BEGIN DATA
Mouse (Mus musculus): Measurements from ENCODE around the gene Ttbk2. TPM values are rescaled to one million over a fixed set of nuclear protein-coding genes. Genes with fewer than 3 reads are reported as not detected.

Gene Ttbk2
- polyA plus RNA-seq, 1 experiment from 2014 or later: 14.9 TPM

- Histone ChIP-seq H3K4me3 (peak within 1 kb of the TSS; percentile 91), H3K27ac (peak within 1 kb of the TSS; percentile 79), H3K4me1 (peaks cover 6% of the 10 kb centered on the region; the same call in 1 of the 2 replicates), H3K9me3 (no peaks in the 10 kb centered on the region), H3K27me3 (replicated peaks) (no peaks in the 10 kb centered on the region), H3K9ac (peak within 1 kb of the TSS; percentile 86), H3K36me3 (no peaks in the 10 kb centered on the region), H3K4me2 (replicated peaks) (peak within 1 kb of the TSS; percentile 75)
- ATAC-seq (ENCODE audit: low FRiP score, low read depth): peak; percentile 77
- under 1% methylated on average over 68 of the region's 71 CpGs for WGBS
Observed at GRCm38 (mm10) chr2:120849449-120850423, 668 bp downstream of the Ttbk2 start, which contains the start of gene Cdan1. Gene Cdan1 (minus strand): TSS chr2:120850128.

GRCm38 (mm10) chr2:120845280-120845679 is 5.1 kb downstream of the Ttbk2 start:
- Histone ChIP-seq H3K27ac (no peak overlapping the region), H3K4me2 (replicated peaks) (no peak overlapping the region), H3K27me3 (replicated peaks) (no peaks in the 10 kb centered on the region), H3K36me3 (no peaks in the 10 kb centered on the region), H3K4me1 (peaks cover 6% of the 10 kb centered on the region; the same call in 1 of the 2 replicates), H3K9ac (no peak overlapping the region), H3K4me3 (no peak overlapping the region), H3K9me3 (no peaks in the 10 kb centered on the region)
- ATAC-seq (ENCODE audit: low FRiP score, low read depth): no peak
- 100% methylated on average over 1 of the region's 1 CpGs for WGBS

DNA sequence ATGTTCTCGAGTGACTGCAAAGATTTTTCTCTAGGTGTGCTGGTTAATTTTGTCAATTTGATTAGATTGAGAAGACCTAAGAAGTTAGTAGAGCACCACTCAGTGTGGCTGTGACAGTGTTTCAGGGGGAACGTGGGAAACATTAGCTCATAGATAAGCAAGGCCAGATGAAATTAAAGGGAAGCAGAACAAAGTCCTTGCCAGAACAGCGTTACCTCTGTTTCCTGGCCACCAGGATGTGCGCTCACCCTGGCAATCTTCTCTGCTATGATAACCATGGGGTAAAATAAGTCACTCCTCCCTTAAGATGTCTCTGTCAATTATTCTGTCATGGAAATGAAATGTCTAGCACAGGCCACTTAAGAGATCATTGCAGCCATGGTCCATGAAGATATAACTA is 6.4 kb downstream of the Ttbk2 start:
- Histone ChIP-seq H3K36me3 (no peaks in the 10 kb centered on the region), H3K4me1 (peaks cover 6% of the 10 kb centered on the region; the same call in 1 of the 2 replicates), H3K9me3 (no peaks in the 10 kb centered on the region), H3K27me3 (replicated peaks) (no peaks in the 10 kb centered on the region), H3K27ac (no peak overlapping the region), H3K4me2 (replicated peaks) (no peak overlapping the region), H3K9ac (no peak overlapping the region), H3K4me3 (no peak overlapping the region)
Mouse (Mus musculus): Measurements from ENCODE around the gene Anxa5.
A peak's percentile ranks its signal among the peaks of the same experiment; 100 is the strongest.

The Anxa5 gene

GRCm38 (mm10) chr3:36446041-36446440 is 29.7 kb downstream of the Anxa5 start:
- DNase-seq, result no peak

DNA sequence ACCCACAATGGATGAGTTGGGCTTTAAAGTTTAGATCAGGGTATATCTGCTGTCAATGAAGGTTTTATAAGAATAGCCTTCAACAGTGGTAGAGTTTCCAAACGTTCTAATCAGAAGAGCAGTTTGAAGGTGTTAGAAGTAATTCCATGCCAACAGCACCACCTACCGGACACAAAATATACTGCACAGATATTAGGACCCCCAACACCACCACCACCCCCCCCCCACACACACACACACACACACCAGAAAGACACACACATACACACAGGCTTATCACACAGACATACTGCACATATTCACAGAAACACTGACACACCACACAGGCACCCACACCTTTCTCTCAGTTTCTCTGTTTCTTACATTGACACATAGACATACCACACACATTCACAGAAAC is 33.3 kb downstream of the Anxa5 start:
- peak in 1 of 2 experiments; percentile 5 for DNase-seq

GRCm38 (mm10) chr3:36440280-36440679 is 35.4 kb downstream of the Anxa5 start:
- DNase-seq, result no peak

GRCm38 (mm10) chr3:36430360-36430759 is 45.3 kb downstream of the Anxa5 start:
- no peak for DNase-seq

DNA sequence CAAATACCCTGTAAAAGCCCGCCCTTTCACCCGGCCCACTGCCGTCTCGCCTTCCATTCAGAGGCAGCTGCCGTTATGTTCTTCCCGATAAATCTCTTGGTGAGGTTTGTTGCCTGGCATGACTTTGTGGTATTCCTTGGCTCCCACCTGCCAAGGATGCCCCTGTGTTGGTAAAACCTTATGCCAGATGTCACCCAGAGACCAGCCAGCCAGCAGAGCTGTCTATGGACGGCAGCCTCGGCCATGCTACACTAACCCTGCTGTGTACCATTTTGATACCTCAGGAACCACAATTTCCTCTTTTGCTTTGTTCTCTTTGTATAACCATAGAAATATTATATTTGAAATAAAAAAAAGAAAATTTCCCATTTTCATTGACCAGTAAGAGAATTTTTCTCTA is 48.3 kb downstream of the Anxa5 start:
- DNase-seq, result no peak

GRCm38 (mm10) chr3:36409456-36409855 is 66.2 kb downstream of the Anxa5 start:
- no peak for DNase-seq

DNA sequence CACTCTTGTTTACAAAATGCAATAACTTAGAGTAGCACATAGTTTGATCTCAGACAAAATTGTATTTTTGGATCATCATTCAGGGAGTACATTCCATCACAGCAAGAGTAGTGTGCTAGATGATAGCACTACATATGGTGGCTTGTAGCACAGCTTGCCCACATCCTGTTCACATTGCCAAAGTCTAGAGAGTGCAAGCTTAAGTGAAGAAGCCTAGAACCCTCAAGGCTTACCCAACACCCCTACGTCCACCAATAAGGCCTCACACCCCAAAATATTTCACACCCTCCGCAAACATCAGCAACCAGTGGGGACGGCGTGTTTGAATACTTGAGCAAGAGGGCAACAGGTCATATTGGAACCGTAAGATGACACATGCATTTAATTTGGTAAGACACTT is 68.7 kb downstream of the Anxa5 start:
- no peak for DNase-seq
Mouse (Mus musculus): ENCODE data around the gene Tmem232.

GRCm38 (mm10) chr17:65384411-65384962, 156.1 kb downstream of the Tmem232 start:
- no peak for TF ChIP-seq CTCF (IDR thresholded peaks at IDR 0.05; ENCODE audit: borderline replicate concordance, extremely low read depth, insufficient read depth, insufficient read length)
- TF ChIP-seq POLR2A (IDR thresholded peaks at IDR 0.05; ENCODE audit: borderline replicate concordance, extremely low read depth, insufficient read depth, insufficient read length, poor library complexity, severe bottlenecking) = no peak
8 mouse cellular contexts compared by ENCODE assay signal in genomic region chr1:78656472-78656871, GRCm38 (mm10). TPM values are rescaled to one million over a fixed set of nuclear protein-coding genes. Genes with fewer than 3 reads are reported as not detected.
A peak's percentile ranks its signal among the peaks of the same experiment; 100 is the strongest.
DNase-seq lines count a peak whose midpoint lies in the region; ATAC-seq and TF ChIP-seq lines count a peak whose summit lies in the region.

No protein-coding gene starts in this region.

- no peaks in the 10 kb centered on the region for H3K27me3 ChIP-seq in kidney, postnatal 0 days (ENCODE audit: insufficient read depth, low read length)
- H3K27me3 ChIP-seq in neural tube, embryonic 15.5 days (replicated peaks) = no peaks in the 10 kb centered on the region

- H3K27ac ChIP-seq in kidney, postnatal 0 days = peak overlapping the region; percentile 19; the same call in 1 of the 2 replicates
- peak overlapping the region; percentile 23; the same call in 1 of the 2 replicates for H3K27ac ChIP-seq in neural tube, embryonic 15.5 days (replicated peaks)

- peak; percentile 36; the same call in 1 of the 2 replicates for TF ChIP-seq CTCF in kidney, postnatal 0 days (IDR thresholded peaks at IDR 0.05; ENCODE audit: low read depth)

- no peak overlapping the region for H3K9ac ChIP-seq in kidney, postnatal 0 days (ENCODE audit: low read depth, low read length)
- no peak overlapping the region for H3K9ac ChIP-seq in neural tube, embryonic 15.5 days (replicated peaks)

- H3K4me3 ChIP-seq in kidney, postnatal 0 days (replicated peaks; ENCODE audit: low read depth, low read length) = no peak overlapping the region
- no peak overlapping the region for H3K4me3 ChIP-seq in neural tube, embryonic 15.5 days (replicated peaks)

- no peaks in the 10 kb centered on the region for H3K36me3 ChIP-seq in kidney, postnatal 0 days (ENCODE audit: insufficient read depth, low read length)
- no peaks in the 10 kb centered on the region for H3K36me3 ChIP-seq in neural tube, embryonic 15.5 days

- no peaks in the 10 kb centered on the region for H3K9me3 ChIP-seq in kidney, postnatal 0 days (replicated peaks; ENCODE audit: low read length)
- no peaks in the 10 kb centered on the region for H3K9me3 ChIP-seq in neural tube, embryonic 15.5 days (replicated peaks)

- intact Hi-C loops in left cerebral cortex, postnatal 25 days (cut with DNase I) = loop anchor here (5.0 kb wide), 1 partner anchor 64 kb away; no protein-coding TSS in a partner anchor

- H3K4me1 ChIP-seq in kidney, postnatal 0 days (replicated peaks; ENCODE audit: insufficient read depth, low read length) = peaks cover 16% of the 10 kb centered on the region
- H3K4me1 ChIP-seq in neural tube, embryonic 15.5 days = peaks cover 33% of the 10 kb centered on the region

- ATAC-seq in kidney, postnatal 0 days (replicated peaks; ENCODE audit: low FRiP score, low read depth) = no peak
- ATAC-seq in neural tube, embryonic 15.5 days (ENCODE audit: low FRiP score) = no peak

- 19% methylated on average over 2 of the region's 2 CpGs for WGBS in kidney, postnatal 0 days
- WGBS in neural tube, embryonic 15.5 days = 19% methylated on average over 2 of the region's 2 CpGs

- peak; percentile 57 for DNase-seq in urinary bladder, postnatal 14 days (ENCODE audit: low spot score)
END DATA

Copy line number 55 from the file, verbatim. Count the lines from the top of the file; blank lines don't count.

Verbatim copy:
- ATAC-seq in kidney, postnatal 0 days (replicated peaks; ENCODE audit: low FRiP score, low read depth) = no peak